In Galiza.

I bought this land without words. Witlessly I negotiated down the price of a house and land in a country I’d never heard of. I thought I was in Spain but Spain is an English word. I’d learned España from a book but España is a word for people who believe in España. I get ahead of myself. I, wielding the few Spanish short course words I had, stood before him speechless; my partner beside me with fewer words than I. The numbers I understood: quince mil, fifteen thousand, but he saw our doubt. With a faceful of weary wrinkles he blurted trece mil, thirteen thousand. He had some shrewdness to him. He’d allowed us to camp over on the land for a long weekend, clear our own paths in its wordless wildness and fall completely in love with it. And now he wanted us to buy it. Thirteen thousand euros is a good price. I didn’t know what to say. I stuttered and looked at Andru who shrugged. Sure; we’d probably take it for thirteen thousand. We probably would have taken it for fifteen; we were just nervous about committing there and then. I looked into the void for words; there was nothing. My tongue had been torn out; my mouth, hollow. The tools I was raised with to communicate were useless. This wrinkled, weary anarchist ready to be rid of the land panicked: doce mil, he said. Twelve thousand. I opened my mouth but nothing came out. He wrung his hands nervously and then, after a wordless pause, raised both of his hands, fingers splayed— each finger representing a thousand euros: diez mil. Ten thousand.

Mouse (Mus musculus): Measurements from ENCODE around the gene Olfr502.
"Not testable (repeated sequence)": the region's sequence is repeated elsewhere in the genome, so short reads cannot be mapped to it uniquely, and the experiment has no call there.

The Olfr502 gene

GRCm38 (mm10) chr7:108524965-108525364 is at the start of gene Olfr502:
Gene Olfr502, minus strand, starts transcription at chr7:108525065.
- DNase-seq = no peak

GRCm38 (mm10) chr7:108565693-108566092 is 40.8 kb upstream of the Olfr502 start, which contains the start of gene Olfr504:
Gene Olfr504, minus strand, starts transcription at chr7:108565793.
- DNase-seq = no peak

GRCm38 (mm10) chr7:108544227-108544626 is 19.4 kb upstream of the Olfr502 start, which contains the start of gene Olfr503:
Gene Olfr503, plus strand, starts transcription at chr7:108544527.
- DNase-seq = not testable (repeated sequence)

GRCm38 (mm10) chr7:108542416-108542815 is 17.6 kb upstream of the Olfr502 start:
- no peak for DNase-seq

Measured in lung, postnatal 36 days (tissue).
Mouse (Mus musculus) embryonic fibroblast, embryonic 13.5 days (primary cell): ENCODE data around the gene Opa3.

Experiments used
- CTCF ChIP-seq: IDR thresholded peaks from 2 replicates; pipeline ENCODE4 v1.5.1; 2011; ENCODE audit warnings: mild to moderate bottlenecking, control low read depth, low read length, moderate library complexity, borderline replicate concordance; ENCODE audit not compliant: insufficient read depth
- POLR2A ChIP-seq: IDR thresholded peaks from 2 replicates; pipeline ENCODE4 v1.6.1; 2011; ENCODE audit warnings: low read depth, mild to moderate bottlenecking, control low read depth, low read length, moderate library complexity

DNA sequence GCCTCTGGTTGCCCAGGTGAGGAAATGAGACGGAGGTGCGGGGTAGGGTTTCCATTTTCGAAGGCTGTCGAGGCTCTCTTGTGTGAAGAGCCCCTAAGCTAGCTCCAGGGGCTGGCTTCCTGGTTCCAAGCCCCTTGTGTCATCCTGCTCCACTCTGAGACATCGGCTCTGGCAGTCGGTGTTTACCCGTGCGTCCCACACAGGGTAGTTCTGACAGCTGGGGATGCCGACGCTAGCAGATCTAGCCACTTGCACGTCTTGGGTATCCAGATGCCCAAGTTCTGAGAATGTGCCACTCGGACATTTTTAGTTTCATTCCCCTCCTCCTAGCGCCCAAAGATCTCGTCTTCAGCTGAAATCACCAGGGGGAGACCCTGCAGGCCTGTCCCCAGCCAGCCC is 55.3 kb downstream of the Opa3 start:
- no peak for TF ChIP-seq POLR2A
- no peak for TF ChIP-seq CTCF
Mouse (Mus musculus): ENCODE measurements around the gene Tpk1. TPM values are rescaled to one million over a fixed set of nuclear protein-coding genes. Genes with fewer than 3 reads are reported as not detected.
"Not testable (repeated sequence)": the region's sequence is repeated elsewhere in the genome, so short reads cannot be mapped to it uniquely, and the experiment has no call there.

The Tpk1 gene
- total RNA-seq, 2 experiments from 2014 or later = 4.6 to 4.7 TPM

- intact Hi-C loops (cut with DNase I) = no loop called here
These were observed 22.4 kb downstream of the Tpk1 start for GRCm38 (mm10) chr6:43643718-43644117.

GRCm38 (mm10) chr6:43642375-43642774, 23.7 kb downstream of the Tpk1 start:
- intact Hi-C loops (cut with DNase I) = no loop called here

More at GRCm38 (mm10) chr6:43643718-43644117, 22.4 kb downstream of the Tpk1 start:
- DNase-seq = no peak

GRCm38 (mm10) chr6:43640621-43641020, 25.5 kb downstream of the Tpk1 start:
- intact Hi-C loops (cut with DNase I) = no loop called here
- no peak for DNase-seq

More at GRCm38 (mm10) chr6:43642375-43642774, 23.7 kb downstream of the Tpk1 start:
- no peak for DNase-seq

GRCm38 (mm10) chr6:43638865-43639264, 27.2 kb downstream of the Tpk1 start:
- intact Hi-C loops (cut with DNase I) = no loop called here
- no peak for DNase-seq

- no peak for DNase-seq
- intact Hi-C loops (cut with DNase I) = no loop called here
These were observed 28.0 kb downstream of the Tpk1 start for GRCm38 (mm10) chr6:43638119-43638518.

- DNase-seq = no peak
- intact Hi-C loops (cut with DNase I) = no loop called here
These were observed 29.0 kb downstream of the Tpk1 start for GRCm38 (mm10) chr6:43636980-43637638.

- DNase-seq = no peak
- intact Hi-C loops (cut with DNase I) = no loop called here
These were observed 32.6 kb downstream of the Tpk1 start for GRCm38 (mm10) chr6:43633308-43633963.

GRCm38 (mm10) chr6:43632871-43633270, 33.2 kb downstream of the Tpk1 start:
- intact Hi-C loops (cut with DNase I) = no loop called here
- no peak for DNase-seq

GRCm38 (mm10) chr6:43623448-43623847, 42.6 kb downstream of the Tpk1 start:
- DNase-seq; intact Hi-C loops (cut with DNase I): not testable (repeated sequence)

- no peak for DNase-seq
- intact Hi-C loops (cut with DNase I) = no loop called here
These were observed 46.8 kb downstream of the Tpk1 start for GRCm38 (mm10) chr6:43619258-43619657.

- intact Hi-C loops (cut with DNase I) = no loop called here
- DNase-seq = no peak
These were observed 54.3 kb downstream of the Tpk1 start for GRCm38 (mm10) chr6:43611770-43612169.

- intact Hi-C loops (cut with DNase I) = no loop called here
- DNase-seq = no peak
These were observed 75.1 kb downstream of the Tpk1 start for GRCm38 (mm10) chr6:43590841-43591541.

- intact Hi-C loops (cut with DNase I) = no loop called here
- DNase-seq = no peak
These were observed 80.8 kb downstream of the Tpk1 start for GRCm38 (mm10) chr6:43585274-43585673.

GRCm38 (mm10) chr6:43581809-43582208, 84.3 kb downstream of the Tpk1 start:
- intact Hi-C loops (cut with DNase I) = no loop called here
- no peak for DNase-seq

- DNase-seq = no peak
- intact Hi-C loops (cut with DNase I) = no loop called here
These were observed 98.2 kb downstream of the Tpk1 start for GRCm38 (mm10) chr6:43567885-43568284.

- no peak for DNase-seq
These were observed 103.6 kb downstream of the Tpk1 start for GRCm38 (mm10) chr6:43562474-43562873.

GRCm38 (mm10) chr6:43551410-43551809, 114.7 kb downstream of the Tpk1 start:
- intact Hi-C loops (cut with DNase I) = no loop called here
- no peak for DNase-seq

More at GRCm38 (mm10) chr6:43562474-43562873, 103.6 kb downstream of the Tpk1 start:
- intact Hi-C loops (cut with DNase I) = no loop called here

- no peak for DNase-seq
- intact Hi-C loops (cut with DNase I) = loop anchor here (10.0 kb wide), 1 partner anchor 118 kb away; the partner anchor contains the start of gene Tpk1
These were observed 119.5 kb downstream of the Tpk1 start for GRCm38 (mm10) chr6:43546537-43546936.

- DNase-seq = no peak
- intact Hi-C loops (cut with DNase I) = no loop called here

Shocked, we shook on it.
Continue reading In Galiza.